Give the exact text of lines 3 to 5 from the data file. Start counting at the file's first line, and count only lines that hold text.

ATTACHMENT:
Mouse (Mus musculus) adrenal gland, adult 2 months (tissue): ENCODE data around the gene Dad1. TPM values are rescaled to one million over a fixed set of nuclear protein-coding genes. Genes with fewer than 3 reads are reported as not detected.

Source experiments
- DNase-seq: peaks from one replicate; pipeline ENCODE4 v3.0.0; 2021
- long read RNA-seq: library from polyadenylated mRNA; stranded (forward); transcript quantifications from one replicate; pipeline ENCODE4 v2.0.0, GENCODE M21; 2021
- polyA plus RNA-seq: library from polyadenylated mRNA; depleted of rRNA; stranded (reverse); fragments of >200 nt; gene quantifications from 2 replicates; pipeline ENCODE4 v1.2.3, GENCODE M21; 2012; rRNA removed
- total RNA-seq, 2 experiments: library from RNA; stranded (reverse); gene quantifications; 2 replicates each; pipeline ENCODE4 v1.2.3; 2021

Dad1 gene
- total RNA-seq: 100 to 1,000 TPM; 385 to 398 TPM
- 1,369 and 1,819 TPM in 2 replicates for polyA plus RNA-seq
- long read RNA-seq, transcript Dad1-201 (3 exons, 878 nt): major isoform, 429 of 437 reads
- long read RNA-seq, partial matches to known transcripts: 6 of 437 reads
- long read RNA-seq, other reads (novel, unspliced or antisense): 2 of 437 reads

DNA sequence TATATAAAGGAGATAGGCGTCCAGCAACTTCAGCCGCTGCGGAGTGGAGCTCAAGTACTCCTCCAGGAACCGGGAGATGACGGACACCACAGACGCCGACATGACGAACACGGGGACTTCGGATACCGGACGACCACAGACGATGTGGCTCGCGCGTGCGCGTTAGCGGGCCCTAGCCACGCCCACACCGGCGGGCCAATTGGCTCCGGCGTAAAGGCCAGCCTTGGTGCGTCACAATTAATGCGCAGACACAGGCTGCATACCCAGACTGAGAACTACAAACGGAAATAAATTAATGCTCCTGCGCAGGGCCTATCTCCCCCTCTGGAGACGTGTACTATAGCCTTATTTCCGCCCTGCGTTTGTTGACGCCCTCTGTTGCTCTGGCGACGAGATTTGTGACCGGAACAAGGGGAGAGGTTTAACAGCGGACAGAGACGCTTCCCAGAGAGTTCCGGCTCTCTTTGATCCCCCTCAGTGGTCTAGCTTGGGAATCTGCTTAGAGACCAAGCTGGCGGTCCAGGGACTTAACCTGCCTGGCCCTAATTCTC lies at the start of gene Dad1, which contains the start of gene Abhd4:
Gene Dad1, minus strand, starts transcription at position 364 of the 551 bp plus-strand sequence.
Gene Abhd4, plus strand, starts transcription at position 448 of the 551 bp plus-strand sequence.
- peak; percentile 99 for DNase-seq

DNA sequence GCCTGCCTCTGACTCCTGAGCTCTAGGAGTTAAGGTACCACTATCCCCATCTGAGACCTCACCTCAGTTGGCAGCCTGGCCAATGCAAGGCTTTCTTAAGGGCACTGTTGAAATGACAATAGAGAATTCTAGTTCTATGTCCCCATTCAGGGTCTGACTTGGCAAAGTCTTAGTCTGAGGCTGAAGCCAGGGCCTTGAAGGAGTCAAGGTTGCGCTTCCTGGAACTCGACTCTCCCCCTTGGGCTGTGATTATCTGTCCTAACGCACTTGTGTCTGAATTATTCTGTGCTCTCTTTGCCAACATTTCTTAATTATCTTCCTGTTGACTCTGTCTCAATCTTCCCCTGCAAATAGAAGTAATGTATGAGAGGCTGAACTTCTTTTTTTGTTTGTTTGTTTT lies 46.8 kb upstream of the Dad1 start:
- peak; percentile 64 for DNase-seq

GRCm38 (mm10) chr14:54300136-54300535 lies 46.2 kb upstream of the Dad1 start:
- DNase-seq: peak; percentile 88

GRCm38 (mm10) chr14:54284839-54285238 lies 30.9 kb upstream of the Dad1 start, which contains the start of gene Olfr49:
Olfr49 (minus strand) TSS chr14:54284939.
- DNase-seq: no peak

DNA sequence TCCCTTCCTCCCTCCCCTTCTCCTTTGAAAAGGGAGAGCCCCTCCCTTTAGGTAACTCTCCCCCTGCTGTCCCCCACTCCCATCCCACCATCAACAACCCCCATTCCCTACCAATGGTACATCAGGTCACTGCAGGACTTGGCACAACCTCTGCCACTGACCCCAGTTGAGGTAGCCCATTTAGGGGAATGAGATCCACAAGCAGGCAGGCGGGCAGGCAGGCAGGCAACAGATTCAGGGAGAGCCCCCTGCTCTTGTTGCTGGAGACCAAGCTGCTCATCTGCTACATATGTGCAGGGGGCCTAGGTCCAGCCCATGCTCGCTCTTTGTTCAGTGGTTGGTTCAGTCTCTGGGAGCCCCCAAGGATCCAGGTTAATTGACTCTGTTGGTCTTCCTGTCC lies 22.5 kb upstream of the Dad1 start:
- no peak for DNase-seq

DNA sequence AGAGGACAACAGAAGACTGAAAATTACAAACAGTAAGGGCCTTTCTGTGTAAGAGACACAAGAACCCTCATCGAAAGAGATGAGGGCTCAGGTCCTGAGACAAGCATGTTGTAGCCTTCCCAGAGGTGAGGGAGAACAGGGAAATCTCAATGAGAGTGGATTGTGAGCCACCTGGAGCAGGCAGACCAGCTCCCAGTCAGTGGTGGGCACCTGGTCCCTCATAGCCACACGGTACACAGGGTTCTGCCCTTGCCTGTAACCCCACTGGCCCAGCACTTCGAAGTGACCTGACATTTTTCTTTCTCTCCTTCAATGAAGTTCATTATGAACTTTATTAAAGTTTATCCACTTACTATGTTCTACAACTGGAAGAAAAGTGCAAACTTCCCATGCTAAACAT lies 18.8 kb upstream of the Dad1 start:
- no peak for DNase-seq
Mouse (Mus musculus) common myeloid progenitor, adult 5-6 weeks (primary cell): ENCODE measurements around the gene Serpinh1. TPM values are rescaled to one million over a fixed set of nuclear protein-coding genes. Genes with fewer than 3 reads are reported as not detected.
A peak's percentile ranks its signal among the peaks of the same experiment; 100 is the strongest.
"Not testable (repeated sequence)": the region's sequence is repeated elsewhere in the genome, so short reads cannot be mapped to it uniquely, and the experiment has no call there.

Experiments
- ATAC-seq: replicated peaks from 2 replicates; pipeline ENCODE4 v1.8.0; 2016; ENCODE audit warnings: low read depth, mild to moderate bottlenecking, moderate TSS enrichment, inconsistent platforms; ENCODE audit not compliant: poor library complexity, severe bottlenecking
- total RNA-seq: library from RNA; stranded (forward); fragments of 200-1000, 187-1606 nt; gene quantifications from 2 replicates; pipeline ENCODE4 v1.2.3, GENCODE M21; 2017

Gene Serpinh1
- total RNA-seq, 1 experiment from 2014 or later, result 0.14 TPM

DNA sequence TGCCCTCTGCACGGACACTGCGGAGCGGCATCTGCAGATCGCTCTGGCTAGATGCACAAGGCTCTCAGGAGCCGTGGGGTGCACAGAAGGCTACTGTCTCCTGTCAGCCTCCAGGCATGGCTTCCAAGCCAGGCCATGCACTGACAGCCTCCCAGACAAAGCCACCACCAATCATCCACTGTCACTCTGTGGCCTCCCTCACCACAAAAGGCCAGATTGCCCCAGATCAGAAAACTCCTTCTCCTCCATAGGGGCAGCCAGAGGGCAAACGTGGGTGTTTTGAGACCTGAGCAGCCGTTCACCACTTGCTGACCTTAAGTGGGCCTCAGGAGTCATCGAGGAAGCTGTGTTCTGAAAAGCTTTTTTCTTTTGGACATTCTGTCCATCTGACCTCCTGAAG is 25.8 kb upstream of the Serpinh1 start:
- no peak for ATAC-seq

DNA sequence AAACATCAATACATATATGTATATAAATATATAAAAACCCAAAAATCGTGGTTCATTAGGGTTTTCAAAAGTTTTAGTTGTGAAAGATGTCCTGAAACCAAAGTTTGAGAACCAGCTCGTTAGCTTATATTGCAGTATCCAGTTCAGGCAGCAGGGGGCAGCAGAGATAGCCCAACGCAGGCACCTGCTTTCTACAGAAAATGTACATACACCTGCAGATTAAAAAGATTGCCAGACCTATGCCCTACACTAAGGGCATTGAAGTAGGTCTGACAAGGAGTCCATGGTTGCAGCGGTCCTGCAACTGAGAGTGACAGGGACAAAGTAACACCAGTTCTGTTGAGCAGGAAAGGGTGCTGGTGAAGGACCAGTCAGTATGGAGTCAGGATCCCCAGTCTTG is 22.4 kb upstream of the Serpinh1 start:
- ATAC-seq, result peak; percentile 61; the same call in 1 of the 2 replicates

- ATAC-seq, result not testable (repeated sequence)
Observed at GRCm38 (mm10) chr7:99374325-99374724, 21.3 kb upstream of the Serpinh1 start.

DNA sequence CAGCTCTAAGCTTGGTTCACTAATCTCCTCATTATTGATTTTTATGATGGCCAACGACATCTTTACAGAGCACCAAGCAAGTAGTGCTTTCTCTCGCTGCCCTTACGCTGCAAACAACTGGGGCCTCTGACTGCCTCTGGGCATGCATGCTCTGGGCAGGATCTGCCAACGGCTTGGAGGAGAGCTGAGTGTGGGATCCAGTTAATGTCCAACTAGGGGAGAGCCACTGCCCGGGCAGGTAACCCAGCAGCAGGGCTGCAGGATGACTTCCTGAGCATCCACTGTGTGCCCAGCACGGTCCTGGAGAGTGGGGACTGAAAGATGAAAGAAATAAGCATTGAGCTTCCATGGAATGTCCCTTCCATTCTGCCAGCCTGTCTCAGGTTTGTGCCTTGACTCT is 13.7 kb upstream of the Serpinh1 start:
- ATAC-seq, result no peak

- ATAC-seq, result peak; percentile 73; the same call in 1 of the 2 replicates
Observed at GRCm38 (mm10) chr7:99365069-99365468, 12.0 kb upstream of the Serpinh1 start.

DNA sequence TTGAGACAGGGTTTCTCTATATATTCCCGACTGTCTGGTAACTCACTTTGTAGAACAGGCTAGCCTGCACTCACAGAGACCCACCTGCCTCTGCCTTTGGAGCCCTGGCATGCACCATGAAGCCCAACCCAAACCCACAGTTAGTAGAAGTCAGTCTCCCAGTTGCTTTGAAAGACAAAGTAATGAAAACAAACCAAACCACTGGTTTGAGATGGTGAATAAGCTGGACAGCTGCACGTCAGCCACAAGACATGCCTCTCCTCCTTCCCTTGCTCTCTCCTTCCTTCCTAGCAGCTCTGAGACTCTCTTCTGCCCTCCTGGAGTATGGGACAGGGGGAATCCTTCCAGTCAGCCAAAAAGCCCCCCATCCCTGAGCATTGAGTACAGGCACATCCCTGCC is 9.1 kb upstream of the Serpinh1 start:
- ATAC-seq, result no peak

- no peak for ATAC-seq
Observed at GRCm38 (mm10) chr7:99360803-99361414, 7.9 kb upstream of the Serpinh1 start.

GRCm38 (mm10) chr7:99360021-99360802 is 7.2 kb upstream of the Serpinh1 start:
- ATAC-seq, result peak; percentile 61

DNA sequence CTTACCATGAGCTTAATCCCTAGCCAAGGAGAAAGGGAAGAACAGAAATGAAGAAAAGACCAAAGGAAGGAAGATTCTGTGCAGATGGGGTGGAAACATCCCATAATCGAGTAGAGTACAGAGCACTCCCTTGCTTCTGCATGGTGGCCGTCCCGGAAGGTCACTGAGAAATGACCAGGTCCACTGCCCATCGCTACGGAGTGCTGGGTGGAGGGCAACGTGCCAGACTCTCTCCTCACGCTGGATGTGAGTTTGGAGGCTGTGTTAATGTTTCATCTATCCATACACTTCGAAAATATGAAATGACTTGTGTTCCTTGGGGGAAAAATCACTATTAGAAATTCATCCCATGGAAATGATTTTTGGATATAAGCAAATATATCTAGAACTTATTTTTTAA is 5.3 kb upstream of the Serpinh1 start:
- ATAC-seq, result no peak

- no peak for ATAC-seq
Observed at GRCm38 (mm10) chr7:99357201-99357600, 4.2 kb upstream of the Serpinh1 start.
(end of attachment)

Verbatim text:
- DNase-seq: peaks from one replicate; pipeline ENCODE4 v3.0.0; 2021
- long read RNA-seq: library from polyadenylated mRNA; stranded (forward); transcript quantifications from one replicate; pipeline ENCODE4 v2.0.0, GENCODE M21; 2021
- polyA plus RNA-seq: library from polyadenylated mRNA; depleted of rRNA; stranded (reverse); fragments of >200 nt; gene quantifications from 2 replicates; pipeline ENCODE4 v1.2.3, GENCODE M21; 2012; rRNA removed